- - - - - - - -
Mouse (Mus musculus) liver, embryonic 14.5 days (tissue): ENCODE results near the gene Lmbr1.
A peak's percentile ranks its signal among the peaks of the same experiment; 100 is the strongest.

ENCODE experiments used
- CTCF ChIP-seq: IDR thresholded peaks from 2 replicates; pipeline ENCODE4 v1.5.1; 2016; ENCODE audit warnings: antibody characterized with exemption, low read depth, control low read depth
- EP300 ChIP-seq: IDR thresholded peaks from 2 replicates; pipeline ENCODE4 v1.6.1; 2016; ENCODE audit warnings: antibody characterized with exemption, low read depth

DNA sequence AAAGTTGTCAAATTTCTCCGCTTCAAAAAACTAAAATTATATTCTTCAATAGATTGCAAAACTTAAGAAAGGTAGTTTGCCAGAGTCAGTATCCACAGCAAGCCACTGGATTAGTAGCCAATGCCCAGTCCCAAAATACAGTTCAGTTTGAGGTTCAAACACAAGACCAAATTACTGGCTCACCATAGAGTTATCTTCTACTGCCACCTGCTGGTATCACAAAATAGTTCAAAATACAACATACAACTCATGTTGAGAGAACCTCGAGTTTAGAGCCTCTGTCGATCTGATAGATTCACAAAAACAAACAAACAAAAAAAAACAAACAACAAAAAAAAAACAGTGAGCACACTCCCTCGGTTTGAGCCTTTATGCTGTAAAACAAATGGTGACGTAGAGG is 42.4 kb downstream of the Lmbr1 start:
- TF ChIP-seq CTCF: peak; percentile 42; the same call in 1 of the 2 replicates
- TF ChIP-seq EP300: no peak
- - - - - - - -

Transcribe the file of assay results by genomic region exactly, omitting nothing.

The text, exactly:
Mouse (Mus musculus) liver, embryonic 14.5 days (tissue): ENCODE results near the gene Lmbr1.
A peak's percentile ranks its signal among the peaks of the same experiment; 100 is the strongest.

ENCODE experiments used
- CTCF ChIP-seq: IDR thresholded peaks from 2 replicates; pipeline ENCODE4 v1.5.1; 2016; ENCODE audit warnings: antibody characterized with exemption, low read depth, control low read depth
- EP300 ChIP-seq: IDR thresholded peaks from 2 replicates; pipeline ENCODE4 v1.6.1; 2016; ENCODE audit warnings: antibody characterized with exemption, low read depth

DNA sequence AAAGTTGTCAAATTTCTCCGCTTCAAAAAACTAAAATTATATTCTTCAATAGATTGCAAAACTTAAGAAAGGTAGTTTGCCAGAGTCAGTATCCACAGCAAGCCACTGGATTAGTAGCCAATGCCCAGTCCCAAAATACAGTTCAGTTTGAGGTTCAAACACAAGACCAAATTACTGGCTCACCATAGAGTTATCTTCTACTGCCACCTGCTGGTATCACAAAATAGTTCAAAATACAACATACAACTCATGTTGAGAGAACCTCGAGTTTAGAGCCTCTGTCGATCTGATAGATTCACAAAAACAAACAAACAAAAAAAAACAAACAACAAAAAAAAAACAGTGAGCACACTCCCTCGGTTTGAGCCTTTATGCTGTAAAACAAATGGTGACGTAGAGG is 42.4 kb downstream of the Lmbr1 start:
- TF ChIP-seq CTCF: peak; percentile 42; the same call in 1 of the 2 replicates
- TF ChIP-seq EP300: no peak